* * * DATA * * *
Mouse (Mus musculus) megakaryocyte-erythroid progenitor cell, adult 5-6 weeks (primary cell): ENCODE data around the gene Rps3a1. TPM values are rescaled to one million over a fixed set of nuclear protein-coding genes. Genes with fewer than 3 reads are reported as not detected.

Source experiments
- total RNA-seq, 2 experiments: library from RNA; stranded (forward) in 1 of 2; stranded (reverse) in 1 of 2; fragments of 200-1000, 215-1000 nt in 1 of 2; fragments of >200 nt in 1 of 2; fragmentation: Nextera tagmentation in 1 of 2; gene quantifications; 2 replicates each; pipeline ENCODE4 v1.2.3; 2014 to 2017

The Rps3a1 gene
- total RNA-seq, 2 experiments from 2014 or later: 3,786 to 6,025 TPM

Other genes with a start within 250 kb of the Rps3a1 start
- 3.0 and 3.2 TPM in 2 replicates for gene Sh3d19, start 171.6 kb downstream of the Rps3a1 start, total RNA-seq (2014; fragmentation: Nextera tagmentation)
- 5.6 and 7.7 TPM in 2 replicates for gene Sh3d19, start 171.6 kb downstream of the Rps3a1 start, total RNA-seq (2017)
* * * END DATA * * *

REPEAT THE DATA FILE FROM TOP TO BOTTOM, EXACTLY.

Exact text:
Mouse (Mus musculus) megakaryocyte-erythroid progenitor cell, adult 5-6 weeks (primary cell): ENCODE data around the gene Rps3a1. TPM values are rescaled to one million over a fixed set of nuclear protein-coding genes. Genes with fewer than 3 reads are reported as not detected.

Source experiments
- total RNA-seq, 2 experiments: library from RNA; stranded (forward) in 1 of 2; stranded (reverse) in 1 of 2; fragments of 200-1000, 215-1000 nt in 1 of 2; fragments of >200 nt in 1 of 2; fragmentation: Nextera tagmentation in 1 of 2; gene quantifications; 2 replicates each; pipeline ENCODE4 v1.2.3; 2014 to 2017

The Rps3a1 gene
- total RNA-seq, 2 experiments from 2014 or later: 3,786 to 6,025 TPM

Other genes with a start within 250 kb of the Rps3a1 start
- 3.0 and 3.2 TPM in 2 replicates for gene Sh3d19, start 171.6 kb downstream of the Rps3a1 start, total RNA-seq (2014; fragmentation: Nextera tagmentation)
- 5.6 and 7.7 TPM in 2 replicates for gene Sh3d19, start 171.6 kb downstream of the Rps3a1 start, total RNA-seq (2017)